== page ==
After a year-long process that led to lawsuits, finger-pointing and battles with nonconforming dispensary owners, the first city-approved cannabis dispensary opened this week.
Varda opened its doors Monday on East Colorado Boulevard.
The dispensary will offer nearly 500 items in a 5,000-square foot retail area at 3341 E. Colorado Blvd.
“Varda’s commitment to community and quality were the driving forces in creating a customer-friendly neighborhood space,” according to a statement issued by the company. “Highly-trained, knowledgeable staff will educate both first-time and experienced consumers about the overall uses and benefits of cannabis products. Varda is committed to not only being a responsible business that operates in full compliance of state and local regulations, but one that gives back to the community.”
Owners Tony Fong and Leonard Wang are long-time San Gabriel Valley residents with deep roots in the region and the city of Pasadena, according to a statement by the company.
The pair also created the nonprofit New Discovery Foundation in order to directly help local communities.
The owners are seeking to offer a retail cannabis experience focused on creating a safe and welcoming environment where everyone from young professionals to older adults can learn about and purchase high-quality cannabis and related products.
In June 2018, city voters passed Measure CC, allowing as many as six cannabis retailers to operate in the city, though not guaranteeing that many – hence the six companies that were allowed to apply for conditional use permits (CUPs) last June.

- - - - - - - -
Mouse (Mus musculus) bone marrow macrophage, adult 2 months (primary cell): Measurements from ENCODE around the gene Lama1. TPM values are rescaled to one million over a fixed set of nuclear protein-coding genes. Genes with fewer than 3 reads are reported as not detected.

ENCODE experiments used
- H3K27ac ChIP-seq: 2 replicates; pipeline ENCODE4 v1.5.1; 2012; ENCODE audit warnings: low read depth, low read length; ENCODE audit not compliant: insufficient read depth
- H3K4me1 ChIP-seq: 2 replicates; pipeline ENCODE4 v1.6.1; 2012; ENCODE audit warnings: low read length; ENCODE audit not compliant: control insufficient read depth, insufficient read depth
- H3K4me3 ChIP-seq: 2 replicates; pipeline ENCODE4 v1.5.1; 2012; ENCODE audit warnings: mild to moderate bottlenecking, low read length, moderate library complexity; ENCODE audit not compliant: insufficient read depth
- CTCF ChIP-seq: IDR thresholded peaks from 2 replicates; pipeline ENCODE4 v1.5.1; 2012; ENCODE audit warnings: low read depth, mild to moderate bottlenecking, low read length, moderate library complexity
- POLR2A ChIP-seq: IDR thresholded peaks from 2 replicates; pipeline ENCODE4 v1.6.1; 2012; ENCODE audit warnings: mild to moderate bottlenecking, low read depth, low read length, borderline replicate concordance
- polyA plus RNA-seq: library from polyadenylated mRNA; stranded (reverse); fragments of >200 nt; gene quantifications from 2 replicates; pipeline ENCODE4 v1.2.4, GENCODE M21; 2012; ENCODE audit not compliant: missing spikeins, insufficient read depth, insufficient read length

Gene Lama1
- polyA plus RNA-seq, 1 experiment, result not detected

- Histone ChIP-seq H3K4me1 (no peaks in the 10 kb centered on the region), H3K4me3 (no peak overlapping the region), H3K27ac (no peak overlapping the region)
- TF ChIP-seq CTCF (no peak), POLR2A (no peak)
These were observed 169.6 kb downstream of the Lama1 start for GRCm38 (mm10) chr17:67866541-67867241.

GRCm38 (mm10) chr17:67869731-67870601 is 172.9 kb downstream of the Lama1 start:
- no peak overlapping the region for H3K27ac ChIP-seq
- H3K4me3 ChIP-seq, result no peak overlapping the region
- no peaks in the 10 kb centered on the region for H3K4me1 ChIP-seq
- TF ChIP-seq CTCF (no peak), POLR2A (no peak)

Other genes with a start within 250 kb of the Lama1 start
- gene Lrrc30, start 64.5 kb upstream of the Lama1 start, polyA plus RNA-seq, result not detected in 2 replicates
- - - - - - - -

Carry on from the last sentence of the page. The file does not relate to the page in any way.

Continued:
Varda received its CUP in July. The company was one of six cannabis companies chosen from a pool of 122 applicants in the city’s selection process.
Of the six companies, only two other dispensaries. Harvest of Pasadena and Integral Associates Dena, have received CUPs.
Atrium, Sweetflower and MedMen did not advance in the process for various reasons.
Several months ago, the city launched a probe into the six applicants chosen to open retail stores after it was discovered that at least seven officials at MME Retail, also known as MedMen, had left the company, which led to a change of control.
In the approval process, applicants were scored on experience, cannabis industry knowledge, and ownership team criteria.
Cannabis operators were required to not make any material changes to the management team listed on the application.
Varda, Integral, and Harvest were cleared in the investigation, but MedMen was kicked out of the city’s process.
Atrium filed for a CUP in District 3 but was denied because Harvest had already filed for a CUP in the council district, and Sweetflower was removed after the City Council determined owners turned in an incomplete application.